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Nursing Theorist Timeline

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Nursing Theorist Timeline

NUR 513

Nursing Theorist Timeline

Since the beginning of humankind, someone has provided comfort, care, and nurturing the sick. These were the first nurses. Today's nurses still provide comfort but care is now accompanied by the use of science, technology, and contemporary thinking (Blais, Kozier, Haynes, and Erb 2006, page 32). Today's nurses must use computers, monitors, and machines. Nurses must understand physiology and anatomy and complex concepts in order to care for patients. Some nurses have felt a need to explain, create, and describe aspects of nursing care (Nursing theory, 2013). This is nursing theory. Nursing theories also help define and provide nursing practice guidelines for clinical decision-making (Nursing theory, 2013).

Nursing theories are a product of a nurses experience and education. However, nursing has also been affected by social conditions and historical events. In the middle ages, the plague created a need for hospitals and for nursing staff. Throughout history, monks and nuns have provided patient care. During the 18th and 19th century, the industrial revolution caused immigration to the cities. The influx of people into cities created the need for public health. Wars have created a need for skilled nurses to provide care for injured soldiers. Nurses have always been needed, and will always be necessary.

Nursing has often been a socially acceptable form of work for women. Nurses have helped define the role of women throughout history.

Florence Nightingale

Nurse Florence Nightingale's upper class family disapproved of her work as a nurse, because it was considered a low class job (Bloy, 2012). Despite her families objection, she became a nursing professor, a nurse researcher, a statistician, and a nurse theorist (Bloy, 2012). She helped transform the nursing role from an unskilled labor into a professional role.

She is most famous for her work, which in 1859, during the Crimean war (Bloy, 2012). She began evaluating treatment conditions for the wounded soldiers. She theorized that changes in the unsanitary hospital environment would improve health conditions of the patients. She believed that it was the nurse's responsibility make the physical and social environment conducive for patient recovery.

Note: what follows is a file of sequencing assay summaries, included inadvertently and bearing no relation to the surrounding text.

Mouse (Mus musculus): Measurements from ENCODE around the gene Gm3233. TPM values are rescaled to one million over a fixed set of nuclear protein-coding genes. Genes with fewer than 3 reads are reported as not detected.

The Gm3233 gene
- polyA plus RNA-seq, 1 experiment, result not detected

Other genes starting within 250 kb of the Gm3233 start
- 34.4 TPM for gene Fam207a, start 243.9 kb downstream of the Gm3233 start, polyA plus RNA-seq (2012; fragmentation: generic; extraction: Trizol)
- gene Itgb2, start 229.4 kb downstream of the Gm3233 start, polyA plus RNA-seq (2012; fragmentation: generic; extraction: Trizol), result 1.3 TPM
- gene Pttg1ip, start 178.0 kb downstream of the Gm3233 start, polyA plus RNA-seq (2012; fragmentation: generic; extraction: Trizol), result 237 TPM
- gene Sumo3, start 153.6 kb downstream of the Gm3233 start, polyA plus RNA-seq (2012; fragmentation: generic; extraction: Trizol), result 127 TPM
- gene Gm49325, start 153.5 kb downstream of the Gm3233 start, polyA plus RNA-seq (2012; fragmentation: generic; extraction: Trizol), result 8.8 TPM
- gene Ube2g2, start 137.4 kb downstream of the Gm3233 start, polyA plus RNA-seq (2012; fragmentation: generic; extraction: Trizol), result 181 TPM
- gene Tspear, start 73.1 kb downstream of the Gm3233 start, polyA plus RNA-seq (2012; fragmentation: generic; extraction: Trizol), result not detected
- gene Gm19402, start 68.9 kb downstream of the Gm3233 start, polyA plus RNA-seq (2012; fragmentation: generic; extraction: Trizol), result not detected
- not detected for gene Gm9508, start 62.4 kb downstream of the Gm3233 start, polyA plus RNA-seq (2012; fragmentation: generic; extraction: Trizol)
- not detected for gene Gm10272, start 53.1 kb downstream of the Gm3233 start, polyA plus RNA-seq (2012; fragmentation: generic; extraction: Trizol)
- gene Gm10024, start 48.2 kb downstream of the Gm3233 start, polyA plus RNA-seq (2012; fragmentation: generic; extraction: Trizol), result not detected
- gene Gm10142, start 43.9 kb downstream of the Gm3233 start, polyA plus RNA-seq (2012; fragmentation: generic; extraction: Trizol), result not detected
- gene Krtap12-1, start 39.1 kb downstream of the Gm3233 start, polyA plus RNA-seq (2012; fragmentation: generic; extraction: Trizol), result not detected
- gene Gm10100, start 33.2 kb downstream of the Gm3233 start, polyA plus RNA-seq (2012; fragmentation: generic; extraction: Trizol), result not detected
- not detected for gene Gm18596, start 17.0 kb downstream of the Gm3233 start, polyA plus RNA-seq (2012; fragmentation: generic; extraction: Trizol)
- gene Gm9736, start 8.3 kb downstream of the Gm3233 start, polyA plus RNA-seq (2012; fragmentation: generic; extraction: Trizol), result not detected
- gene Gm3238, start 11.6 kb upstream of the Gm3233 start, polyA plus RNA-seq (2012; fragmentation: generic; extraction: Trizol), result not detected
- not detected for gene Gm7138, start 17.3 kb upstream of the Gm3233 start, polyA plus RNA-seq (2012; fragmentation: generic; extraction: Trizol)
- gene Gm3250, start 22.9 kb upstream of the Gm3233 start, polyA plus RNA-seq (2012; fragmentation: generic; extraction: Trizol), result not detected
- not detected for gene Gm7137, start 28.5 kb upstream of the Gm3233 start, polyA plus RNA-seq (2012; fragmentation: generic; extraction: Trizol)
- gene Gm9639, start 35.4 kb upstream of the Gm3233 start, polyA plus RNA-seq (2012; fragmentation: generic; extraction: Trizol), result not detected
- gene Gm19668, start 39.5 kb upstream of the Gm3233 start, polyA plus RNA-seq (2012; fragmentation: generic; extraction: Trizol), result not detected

She and the staff began providing a cleaner environment in the hospital, including general sanitation, the use of clean water, and the provision of fresh air. Nightingale is credited with reducing the death rate in the hospital from 42% to 2% (Bloy, 2012). Nightingale's observations about sanitation revolutionized the nursing field more than any other theory.

The Nightingale school of nursing was opened in 1860 (Egendes, 2009) where she began educating nurses. She published a book, Notes on nursing: What it is, what it is not. Nightingale helped mold nursing into a profession.

Margaret Sanger

"No woman can call herself free until she can choose consciously whether she will or

will not be a mother" (Sanger, 1922).

Sanger was born in 1879, into a family with 11 children (Nursing theory, 2013). She observed the hardship that her mother experienced by being pregnant and parenting children. This experience affected her thoughts regarding access to contraception.

Sanger believed that women should have access to contraception (Nursing theory, 2013). Sangers activism created anger in the community. She fled the United States in 1914 in order to imprisonment. After living abroad, the legal charges in the United States were dropped, and she returned to the United States.

In 1921, she began an organization, the American birth control league, which was a predecessor for Planned parenthood.

Hildegard Peplau

Nurse Hildegard Peplau was born in 1909 and she died in 1999. She earned her bachelors and masters degrees in nursing and a certification for psychoanalysis (O'toole, 1989). Peplau published a theory of intrapersonal relations theory in 1952, which addresses the relationship between a patient and a nurse (George, 2011). She described nursing care as being therapeutic and helps the patient who is in it need.

Peplau indicated that nurses should be mindful as they help identify patients problems because she believed that patient wellness occurs during interactions with patients. The nurse's goal is to identify the patient's needs and to meet those needs.

Peplau described an interpersonal process that included three steps, an orientation phase, a working phase, and a termination phase (Nursing



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